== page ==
Dr. Anthony Fauci on Sunday said that Americans traveling to places with a low COVID-19 vaccination rate should “go the extra mile” and wear a mask even if they are fully vaccinated.
NBC’s “Meet the Press” anchor Chuck Todd said that Mississippi has the lowest vaccination rate in the United States and asked Fauci whether he would wear a mask if he was traveling there, prompting him to say, “I think there would be a good reason to do that.”
“I think there would be a good reason to do that because as we’ve said so often that vaccines are not, even as good as they are and highly effective, nothing is 100%,” Fauci said. “And if you put yourself in an environment in which you have a high level of viral dynamics and a very low level of vaccine you might want to go the extra step and say, ‘When I’m in that area where there’s a considerable degree of viral circulation, I might want to go the extra mile, to be cautious enough to make sure that I get the extra added level of protection even though the vaccines themselves are highly effective.”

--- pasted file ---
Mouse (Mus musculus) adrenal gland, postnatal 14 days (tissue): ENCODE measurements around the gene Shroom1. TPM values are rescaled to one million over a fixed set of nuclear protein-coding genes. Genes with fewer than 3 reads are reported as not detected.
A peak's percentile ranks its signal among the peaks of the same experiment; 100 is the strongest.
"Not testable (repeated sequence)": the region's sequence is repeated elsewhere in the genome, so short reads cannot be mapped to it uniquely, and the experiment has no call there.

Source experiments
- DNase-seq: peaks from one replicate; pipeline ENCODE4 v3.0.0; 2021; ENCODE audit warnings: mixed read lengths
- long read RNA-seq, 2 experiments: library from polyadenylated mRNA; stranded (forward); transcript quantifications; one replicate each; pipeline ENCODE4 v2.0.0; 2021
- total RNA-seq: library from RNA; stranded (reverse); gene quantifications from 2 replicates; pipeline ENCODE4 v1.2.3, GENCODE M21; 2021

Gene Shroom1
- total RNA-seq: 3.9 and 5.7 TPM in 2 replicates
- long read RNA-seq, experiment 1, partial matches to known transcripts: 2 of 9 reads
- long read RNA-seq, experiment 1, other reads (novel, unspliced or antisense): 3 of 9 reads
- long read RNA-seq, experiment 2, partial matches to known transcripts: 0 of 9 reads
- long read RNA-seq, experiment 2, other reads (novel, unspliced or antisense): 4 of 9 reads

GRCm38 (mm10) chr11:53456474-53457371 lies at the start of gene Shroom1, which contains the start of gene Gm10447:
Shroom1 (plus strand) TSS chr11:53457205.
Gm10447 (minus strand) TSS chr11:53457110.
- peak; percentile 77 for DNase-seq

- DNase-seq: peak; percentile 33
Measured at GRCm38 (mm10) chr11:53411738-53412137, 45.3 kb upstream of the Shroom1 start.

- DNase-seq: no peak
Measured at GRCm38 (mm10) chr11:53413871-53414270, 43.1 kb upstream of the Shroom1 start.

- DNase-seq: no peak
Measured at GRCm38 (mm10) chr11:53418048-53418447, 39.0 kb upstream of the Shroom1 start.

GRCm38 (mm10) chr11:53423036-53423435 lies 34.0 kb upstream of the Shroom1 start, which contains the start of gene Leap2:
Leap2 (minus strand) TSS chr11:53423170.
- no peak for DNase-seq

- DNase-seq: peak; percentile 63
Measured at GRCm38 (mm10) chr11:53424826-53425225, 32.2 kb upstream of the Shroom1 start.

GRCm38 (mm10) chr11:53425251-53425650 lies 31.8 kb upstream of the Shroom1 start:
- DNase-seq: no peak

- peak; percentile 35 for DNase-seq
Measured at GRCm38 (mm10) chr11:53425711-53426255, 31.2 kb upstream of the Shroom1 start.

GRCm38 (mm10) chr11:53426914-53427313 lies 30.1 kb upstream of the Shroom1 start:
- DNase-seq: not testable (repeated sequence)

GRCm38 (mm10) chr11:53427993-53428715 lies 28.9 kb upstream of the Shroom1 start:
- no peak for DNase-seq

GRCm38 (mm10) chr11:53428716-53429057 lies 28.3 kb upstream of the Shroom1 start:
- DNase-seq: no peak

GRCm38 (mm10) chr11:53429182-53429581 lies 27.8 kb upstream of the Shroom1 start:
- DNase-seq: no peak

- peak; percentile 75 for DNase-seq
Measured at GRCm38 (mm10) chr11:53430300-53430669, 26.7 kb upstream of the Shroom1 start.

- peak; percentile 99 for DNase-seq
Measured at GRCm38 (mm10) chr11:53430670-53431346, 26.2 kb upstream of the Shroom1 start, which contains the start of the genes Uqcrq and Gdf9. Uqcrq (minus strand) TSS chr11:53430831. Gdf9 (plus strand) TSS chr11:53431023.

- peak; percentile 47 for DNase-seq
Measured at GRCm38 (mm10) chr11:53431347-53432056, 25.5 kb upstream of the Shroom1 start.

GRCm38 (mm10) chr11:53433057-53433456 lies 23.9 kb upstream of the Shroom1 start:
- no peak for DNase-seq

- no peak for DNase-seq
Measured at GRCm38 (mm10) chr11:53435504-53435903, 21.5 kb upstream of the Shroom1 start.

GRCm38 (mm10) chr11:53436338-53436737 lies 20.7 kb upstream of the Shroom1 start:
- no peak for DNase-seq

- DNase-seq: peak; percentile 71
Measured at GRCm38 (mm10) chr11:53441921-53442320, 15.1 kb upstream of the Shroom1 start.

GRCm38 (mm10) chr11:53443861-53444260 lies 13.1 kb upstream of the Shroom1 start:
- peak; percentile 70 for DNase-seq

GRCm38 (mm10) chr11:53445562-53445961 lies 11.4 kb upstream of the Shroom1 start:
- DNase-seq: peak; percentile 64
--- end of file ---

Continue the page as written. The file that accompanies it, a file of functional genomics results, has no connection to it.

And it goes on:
Earlier in the interview, Todd noted that there were nearly 10,000 COVID-19 deaths in the United States during June and asked Fauci how many of the deaths were a result of not being vaccinated and whether they were preventable.
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“If you look at the number of deaths, about 99.2% of them are unvaccinated about 0.8% are vaccinated. no vaccine is perfect, but when you talk about the avoidability of hospitalization and deaths, Chuck, it’s really sad and tragic that most all of these are avoidable and preventable,” Fauci said.
“Obviously, there’s gonna be some people because of the variability among people and their response to vaccine, that you’ll see some who are vaccinated and still get into trouble and get hospitalized and die, but the overwhelming proportion of people who get into trouble are the unvaccinated which is the reason why we say this is really entirely avoidable and preventable,” he continued.
Todd asked Fauci how he was handling the attacks from critics over his messaging during the pandemic. Fauci called the attacks “noise” and “nonsense,” adding, “I just focus on my job. And when I focus on my job, I’m fine.”
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Last month, Fauci appeared on New York Times writer Kara Swisher’s podcast, “Sway,” where he claimed that attacks on him are “actually criticizing science.”
“It is essential as a scientist that you evolve your opinion and your recommendations based on the data as it evolves…and that’s the reason why I say people who then criticize me about that are actually criticizing science,” he said.